Toward the end of our last Midlands Puzzle Party, Ali announced that he’d made us all a puzzle as a gift and started hauling out wooden boards with pegs and holes in them, along with a fist-full of bits of rope with odd markings on them.
He dished out a length of rope and a board to everyone and then explained that the aim was to thread the rope through each of the holes, touching all of the pegs, without allowing the rope to cross over itself and keeping all of the red markings on the rope hidden from view (i.e. behind the board).
One end of the rope helpfully (?!) has a knot in it giving you a handy starting point and a bunch of us started playing with them right away, merrily creating strange, messy squiggles around an apparently random set of holes and pegs – once or twice someone got close to hiding all of the red marks and asked for a ruling from the designer who just grinned and pointed out which of the rules they’d broken.
A bit of fiddling showed that Ali’d done a rather neat job of picking just the right places to put that blasted red marking to make most of the combinations of threading and looping not work. And if you came close, invariably you found yourself needing to cross over your own path. Stop. Rewind. Try again.
By the time MPP3 had well and truly wound down, nobody had solved it and everyone took their newest challenge home to work on...
I picked it up every now and then over the next week and each time found myself coming up just short – usually because I found I needed an extra hole, but I was pretty sure that Ali wouldn’t have forgotten to drill one of the holes, and anyway, I’d heard via the inter-web that some folks had solved the puzzle already, so it must be possible – time to engage (what’s left of) the brain ... spend a little time eliminating the potential routes and then have a little brainwave (of sorts!) – he didn’t say you couldn’t go around the edges when he explained the rules – that’ll give me my extra hole – that’s it! Wing Ali a short email to confirm that my new discovery is on the money, only to have him dash my hopes on the rocks by confirming that you aren’t allowed to sneak around the edges – only use the holes. Dagnabbit! Thought I had him there...
He did add a little bit of extra information and said that the last bit of rope past the second last red marker isn’t used – which is rather useful as it solves my problem of having one too few holes – he also added rather teasingly that I’d know when I’d solved it ... and I heard of a couple of folks telling of their “A-Ha!” moments – me, I had no clue!
With the extra bit of information, I threw myself back into solving it – and got absolutely nowhere!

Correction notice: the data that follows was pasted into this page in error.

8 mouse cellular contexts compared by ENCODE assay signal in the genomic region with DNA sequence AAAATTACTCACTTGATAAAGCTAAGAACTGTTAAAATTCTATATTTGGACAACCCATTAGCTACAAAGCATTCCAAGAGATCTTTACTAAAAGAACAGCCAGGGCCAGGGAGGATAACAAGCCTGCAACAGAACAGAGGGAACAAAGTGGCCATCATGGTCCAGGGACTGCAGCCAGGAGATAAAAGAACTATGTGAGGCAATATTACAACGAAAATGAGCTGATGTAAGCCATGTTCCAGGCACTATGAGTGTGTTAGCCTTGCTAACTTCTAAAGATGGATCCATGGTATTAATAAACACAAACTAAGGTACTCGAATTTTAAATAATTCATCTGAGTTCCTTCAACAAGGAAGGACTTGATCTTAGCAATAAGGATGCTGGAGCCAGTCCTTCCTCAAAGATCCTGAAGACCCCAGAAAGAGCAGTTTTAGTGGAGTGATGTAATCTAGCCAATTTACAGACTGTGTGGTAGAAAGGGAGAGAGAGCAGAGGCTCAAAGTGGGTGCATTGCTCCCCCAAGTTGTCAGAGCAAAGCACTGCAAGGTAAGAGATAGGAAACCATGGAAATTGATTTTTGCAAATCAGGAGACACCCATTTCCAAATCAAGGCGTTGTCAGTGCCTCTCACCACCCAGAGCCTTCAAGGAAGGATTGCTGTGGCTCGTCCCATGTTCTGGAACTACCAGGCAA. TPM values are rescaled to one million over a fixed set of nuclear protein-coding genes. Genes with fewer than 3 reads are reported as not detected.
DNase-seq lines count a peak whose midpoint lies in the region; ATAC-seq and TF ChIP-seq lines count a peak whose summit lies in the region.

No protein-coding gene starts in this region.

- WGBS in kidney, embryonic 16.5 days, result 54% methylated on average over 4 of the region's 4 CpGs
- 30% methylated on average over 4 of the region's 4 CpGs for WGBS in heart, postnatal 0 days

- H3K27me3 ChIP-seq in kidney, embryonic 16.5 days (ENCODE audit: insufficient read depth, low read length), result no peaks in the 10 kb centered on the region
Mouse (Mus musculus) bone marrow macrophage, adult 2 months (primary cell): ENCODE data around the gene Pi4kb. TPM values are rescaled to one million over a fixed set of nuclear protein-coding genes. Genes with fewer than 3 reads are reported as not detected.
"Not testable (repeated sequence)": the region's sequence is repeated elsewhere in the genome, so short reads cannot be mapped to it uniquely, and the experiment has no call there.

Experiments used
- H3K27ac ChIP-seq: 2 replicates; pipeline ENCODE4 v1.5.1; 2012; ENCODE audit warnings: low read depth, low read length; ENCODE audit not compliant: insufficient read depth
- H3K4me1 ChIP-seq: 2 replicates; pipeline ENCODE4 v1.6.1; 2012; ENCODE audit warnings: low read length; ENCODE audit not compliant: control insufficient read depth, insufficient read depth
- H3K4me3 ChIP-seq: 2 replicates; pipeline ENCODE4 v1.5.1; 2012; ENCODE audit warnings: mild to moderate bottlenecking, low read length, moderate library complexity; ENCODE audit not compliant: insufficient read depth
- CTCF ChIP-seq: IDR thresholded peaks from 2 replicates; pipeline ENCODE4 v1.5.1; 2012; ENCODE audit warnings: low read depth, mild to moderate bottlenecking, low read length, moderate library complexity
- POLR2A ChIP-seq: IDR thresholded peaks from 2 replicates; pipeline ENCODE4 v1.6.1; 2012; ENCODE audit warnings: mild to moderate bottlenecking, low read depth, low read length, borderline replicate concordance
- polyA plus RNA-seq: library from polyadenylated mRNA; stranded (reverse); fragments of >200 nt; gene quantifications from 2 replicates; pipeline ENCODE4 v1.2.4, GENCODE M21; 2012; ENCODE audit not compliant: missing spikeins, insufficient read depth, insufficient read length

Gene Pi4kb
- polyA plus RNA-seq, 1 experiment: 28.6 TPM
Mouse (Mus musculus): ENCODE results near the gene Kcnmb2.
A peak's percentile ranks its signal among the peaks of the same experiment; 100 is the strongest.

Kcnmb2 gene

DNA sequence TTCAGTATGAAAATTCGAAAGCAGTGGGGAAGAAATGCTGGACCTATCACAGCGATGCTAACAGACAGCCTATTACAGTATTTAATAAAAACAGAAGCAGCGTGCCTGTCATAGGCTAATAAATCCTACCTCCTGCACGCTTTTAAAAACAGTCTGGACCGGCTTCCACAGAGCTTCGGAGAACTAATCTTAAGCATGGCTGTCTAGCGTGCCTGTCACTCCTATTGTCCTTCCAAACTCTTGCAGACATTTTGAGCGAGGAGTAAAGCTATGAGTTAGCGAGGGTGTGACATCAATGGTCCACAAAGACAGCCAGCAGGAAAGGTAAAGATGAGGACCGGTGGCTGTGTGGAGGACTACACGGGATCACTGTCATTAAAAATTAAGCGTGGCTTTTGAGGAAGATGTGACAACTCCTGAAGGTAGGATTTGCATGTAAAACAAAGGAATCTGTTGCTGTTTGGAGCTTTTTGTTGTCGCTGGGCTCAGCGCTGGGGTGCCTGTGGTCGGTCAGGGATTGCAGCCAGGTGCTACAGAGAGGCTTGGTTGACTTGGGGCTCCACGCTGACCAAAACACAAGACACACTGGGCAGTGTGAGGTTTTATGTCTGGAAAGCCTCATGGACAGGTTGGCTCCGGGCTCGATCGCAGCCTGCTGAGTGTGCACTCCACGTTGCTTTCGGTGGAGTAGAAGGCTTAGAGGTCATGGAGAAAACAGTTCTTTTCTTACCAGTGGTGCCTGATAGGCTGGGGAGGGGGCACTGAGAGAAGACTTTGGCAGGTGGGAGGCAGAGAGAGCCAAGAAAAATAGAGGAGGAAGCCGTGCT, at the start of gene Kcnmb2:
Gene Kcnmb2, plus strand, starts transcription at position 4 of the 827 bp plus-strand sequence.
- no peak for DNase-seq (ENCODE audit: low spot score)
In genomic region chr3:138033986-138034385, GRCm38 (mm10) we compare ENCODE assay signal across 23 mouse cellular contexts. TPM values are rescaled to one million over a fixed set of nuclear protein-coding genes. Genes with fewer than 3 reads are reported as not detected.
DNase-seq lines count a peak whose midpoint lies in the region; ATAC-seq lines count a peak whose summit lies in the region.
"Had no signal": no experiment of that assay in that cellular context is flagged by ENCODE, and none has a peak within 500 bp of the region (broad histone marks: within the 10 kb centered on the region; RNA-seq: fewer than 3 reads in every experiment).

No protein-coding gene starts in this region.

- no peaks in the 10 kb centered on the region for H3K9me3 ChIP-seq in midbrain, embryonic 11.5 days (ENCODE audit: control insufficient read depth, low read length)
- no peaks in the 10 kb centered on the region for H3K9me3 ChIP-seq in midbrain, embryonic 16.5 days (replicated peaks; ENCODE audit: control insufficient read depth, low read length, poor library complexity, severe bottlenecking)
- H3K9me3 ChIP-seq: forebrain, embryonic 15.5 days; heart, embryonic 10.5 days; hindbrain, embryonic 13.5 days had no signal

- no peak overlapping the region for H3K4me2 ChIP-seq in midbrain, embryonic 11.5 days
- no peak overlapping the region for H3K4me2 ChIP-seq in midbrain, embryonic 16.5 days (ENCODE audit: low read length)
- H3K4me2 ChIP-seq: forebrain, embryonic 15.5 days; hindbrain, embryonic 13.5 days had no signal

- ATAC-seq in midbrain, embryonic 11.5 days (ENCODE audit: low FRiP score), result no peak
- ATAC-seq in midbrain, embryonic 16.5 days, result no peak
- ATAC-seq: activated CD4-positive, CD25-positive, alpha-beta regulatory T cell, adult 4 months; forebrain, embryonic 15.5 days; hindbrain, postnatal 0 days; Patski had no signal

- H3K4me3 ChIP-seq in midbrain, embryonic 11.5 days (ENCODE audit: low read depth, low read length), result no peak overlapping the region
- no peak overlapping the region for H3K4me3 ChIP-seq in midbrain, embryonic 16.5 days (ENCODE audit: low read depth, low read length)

A couple more sessions saw me emailing my frustrations at the designer, if only so that he’d know I was enjoying myself – not that he’d be taking any pleasure whatsoever from my suffering, surely...
At one point in the ensuing exchange of emails, Ali suggested a change of perspective might help ... and that was the nudge I needed – I was absolutely dumbfounded at how well he’d hidden that in the subtlety of the design on the one hand and his handling and helpful demonstrations on the other – sneaky sod!
The “A-HA!” moment is really brilliant – you immediately know that you’ve solved it and it rewards you instantaneously. Damn fine first puzzle from Ali Morris – thanks mate! That was a lot of fun!
There’s a bit more for the curious after the break, but it does contain a picture of the solution ... given the nature of the puzzle, you’re not likely to stumble across one anywhere else, but the “A-HA!” and the resultant in-joke is simply too good not to share...
[Having said that, I’ve deliberately taken the pictures on this page to give you enough information if you want to try and make one of your own – the relative distances are more important than the absolute distances and you should be able to derive the measurements from the photos.]
In his email, Ali suggested a different orientation might help. Up until then, every single time I’d worked on the puzzle I’d had the holes along the top – not just because that’s how he gave us the boards, or because that’s how he demonstrated the puzzles to us, but because it didn’t occur to me to do it any other way.
Turning the board around makes it hard not to notice a distinctive up-down pattern in the top left corner ... and the solution is the very name of our little puzzle party – Gotcha! Fantastic!